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April 6 or March 28, 1483 – April 6, 1520. Italian painter.

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Anton Raphael Mengs
Evening
Date ca. 1765 cyf
ID: 84084

Anton Raphael Mengs Evening
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Anton Raphael Mengs Evening


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Anton Raphael Mengs

1728-1779 Dutch Anton Raphael Mengs Gallery Mengs was born in 1728 at Usti nad Labem (German: Aussig) in Bohemia on 12 March 1728; he died in Rome 29 June 1779. His father, Ismael Mengs, a Danish painter, established himself finally at Dresden, whence in 1741 he took his son to Rome. In Rome, his fresco painting of Parnassus at Villa Albani gained him a reputation as a master painter. The appointment of Mengs in 1749 as first painter to Frederick Augustus, elector of Saxony did not prevent his spending much time in Rome, where he had married Margarita Quazzi who had sat for him as a model in 1748, and abjured the Protestant faith, and where he became in 1754 director of the Vatican school of painting, nor did this hinder him on two occasions from obeying the call of Charles III of Spain to Madrid. There Mengs produced some of his best work, and specially the ceiling of the banqueting-hall of the Royal Palace of Madrid, the subject of which was the Triumph of Trajan and the Temple of Glory. Among his pupils there was Agust??n Esteve. After the completion of this work in 1777, Mengs returned to Rome, and there he died, two years later, in poor circumstances, leaving twenty children, seven of whom were pensioned by the king of Spain. His portraits and autoportraits recall an attention to detail and insight, often lost from the grand manner paintings. Besides numerous paintings in the Madrid gallery, the Ascension and St Joseph at Dresden, Perseus and Andromeda at Saint Petersburg, and the ceiling of the Villa Albani must be mentioned among his chief works. In 1911, Henry George Percy, 7th Duke of Northumberland, possessed a Holy Family, and the colleges of All Souls and Magdalen, at Oxford, possessed altar-pieces by Mengs's hand. In his writings, in Spanish, Italian and German, Mengs has put forth his eclectic theory of art, which treats of perfection as attainable by a well-schemed combination of diverse excellences Greek design, with the expression of Raphael, the chiaroscuro of Correggio, and the colour of Titian. He would have fancied himself the first neoclassicist, while in fact he may be the last flicker of Baroque art. Or in the words of Wittkower, In the last analysis, he is as much an end as a beginning. His intimacy with Johann Joachim Winckelmann, who constantly wrote at his dictation, has enhanced his historical importance, for he formed no scholars, and the critic must now concur in Goethe's judgment of Mengs in Winckelmann und sein Jahrhundert; he must deplore that so much learning should have been allied to a total want of initiative and poverty of invention, and embodied with a strained and artificial mannerism. Mengs was famous for his rivalry with the contemporary Italian painter Pompeo Batoni.  Related Paintings of Anton Raphael Mengs :. | Self-portrait | Prince of Asturias, Future Charles IV of Spain | maria luisa of parmathe princess of asturias | Portrait of Charles III of Spain | Portrait of Richard Wilson |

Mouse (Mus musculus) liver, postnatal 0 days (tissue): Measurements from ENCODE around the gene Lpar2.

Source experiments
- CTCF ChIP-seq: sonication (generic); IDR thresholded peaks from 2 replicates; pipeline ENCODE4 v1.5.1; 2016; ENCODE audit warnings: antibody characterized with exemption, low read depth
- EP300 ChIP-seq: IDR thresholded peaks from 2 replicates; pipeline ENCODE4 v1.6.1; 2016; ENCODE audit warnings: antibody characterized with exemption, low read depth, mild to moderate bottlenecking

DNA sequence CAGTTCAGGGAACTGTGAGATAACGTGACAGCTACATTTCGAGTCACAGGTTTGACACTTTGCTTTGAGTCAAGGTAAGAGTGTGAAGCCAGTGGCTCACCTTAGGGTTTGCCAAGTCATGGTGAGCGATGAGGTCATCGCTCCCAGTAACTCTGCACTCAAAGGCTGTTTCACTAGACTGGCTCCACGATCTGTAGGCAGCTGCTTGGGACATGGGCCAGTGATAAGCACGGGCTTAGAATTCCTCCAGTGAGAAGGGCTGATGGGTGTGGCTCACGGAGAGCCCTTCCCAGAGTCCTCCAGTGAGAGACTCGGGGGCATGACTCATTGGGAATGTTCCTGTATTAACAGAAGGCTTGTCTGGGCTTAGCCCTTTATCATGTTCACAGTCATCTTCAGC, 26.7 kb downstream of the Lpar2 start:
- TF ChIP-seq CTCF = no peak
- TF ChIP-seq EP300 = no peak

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Robert Havell Jr Prints
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Thomas Frye
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Rosso Fiorentino
Italian Mannerist Painter, ca.1495-1540 Born in Florence Italy with the red hair that gave him his nickname, Rosso first trained in the studio of Andrea del Sarto alongside his contemporary, Pontormo. In late 1523, Rosso moved to Rome, where he was exposed to the works of Michelangelo, Raphael, and other Renaissance artists, resulting in the realignment of his artistic style. Fleeing Rome after the Sacking of 1527, Rosso eventually went to France where he secured a position at the court of Francis I in 1530, remaining there until his death. Together with Francesco Primaticcio, Rosso was one of the leading artists to work at the Chateau Fontainebleau as part of the "First School of Fontainebleau", spending much of his life there. Following his death in 1540 (which, according to an unsubstantiated claim by Vasari, was a suicide ), Francesco Primaticcio took charge of the artistic direction at Fontainebleau. Rosso's reputation, along those of other stylized late Renaissance Florentines, was long out of favour in comparison to other more naturalistic and graceful contemporaries, but has revived considerably in recent decades. That his masterpiece is in a small city, away from the tourist track, was a factor in this, especially before the arrival of photography. His poses are certainly contorted, and his figures often appear haggard and thin, but his work has considerable power.






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